The Virgin Islands Department of Education’s (VIDOE) Division of Virgin Islands Cultural Education is poised to influence the way students learn and what they learn with the first “A New Vision: Traditionalist and Preservationist Culture Bearers Impacting Students Learning” Conference that was recently held in the territory.
The conference was conducted in the St. Croix District on Aug. 29 and in the St. Thomas-St. John District on Sept. 2. About 60 Virgin Islands culture bearers attended workshops on both islands, especially those with skills and knowledge in husbandry, arts and crafts, music and dance, pottery, tea bushes and herbs, and other local industries.
According to Director of Cultural Education Valrica Bryson, the inaugural gathering was designed to bring people together who love V.I. culture with the goal of instilling and promoting that culture among local youth.
Bryson, a former music teacher, speaking during the St. Thomas conference, said, “I am so elated because I am getting to meet the culture bearers and what their visions are and knowing that their visions are similar to mine. My vision is to have them in the schools permanently, not just to do a workshop nor to talk (to students) on a daily basis, but to teach their skills to the students, and keep it going.”
Bryson said as the program gets going, culture bearers will be stationed at schools throughout the territory to engage students in hands-on, cultural learning activities.
“One year, they may be at Gomez (Elementary School) working with a group of students, and those students in turn may teach other students at the school,” she said. Each year, Bryson pointed out, culture bearers will focus on instilling their knowledge in students at different schools.
Bryson said she aims to incorporate culture appropriately into the teaching of mathematics, science, social studies, music, fine arts and, most importantly, into business lessons.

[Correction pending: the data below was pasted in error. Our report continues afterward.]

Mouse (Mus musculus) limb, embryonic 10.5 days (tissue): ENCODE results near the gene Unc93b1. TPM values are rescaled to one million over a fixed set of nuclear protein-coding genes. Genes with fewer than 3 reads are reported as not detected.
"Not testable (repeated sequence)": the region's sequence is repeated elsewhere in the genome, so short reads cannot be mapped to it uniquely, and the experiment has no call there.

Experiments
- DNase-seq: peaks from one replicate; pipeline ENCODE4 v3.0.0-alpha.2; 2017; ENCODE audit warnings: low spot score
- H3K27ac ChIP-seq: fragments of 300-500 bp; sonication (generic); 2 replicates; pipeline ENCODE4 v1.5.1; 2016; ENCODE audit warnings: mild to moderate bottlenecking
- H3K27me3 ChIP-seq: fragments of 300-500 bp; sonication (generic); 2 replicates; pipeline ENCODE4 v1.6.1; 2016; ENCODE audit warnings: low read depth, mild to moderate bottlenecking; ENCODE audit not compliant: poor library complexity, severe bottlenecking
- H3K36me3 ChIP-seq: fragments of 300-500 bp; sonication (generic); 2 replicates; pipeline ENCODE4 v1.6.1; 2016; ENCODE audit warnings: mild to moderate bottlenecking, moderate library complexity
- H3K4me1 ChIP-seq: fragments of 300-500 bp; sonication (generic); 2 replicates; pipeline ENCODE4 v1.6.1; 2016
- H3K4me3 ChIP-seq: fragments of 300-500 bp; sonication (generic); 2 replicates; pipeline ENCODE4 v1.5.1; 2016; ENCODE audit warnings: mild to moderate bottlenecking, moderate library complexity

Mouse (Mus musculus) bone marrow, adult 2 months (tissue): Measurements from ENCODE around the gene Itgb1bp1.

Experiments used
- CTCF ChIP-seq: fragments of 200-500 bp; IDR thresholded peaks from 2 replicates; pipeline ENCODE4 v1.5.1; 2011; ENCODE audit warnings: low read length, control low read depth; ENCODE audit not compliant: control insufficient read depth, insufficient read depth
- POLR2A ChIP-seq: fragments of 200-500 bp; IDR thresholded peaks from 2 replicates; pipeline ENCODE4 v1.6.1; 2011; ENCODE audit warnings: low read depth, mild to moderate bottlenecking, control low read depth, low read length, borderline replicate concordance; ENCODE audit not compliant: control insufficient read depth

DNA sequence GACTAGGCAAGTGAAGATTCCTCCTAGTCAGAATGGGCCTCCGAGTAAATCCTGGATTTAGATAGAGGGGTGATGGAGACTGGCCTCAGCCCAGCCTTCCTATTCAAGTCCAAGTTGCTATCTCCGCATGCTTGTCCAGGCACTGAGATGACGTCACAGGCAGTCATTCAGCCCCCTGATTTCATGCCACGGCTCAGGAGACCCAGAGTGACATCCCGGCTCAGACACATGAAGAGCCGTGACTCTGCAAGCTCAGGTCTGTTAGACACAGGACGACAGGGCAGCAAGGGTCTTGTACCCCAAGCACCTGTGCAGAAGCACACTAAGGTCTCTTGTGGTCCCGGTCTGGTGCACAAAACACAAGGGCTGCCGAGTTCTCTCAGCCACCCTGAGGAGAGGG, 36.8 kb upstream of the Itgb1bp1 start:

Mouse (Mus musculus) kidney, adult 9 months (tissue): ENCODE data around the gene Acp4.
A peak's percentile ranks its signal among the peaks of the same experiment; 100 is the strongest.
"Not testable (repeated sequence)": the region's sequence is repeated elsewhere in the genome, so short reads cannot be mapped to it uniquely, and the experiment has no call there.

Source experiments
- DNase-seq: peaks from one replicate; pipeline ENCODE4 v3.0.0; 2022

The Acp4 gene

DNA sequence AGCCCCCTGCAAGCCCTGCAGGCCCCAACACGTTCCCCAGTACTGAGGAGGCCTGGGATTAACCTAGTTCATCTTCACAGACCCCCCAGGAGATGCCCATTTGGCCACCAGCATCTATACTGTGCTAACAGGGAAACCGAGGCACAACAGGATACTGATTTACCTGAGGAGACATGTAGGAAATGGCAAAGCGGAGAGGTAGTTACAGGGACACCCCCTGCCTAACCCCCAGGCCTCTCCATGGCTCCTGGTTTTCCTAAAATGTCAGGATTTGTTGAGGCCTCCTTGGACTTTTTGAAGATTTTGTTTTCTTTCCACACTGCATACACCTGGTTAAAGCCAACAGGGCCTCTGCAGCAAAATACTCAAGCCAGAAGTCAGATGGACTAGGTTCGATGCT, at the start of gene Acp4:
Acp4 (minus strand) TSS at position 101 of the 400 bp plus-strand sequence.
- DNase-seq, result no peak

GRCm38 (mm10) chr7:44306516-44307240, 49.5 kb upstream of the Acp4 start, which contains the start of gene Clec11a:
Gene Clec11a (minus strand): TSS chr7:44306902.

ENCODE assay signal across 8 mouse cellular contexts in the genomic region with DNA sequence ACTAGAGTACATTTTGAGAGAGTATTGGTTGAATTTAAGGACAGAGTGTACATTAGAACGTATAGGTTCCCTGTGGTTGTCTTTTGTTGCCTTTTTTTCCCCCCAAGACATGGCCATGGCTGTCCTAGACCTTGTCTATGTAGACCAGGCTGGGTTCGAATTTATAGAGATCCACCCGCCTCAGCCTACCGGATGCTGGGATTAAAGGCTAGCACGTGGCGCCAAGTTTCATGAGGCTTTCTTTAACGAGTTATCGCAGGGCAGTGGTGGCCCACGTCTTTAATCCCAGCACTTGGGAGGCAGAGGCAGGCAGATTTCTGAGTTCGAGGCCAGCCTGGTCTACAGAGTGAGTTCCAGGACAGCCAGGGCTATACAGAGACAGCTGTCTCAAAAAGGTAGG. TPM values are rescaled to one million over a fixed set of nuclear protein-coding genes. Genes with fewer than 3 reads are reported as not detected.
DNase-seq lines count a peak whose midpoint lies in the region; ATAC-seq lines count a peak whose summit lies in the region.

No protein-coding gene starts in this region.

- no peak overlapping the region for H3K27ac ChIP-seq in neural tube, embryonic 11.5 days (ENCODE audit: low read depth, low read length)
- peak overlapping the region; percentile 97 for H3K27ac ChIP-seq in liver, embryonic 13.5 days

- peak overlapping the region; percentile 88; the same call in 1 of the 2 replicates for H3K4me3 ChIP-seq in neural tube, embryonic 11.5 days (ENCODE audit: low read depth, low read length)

“One of our initiatives is bush tea to business,” she said. “The bush tea to business project in grades kindergarten to 12th will follow a curriculum on agriculture whereby at least two teachers at each school will be teaching children how to plant and about soil. I want everyone to know we want to create an impact on our students.”
Accompanying Bryson as facilitators at both conferences were Alscess Lewis-Brown, a professor at the University of the Virgin Islands and editor of the Caribbean Writer, and Denise Gomes, a program manager in the VIDOE’s State Office of Curriculum and Instruction. In her presentation, Lewis-Brown outlined the differences and similarities across generations, the way different generations communicate in the workplace, and the values and influences that cause them to communicate the way they do.
“Right now, there are about four generations in the workplace,” she said. “We have the traditionalists, people who retired and came back to the workplace. We have the baby boomers, the largest population, and the data is showing that there are more millennials than baby boomers nationally, and we have generation Z.”
According to her, traditionalists believe in honor and waiting their turn, and baby boomers are respectful of others and like to get involved in their society. Millennials are aggressive in articulating their needs and want instant feedback.
The younger generation (Z) is more diverse,” Brown said. “There are a lot of differences and because of those differences sometimes the way we operate, the way we communicate could lead to problems if we don’t understand where they (generation Z) are coming from.”
Prof. Brown, providing tips for successfully working and living together, said the different generations can learn from each other. “If you find you are dealing with a millennial – a technocrat – let them teach you, and if you don’t understand something, ask a question,” she advised. “Engage, get involve, open up your mind. Things may be shocking, but step back, think about it before you respond for effectiveness.”
Gomes used her skills in macramé to illustrate in her PowerPoint presentation how to integrate literacy into cultural education.
“We talk about deficiencies that our students have, both in language arts and mathematics, and so we are asking them (culture bearers) to work with us in a community approach to bombarding our students with options to develop their literacy skills,” she said.
Gomes gave culture bearers practical tools they could use as part of their classroom presentations to engage students in not just reading, but writing, speaking and listening.
Cultural Education employee Maria Martin presented a workshop to inform attendees of the process involved in contracting their services to the VIDOE.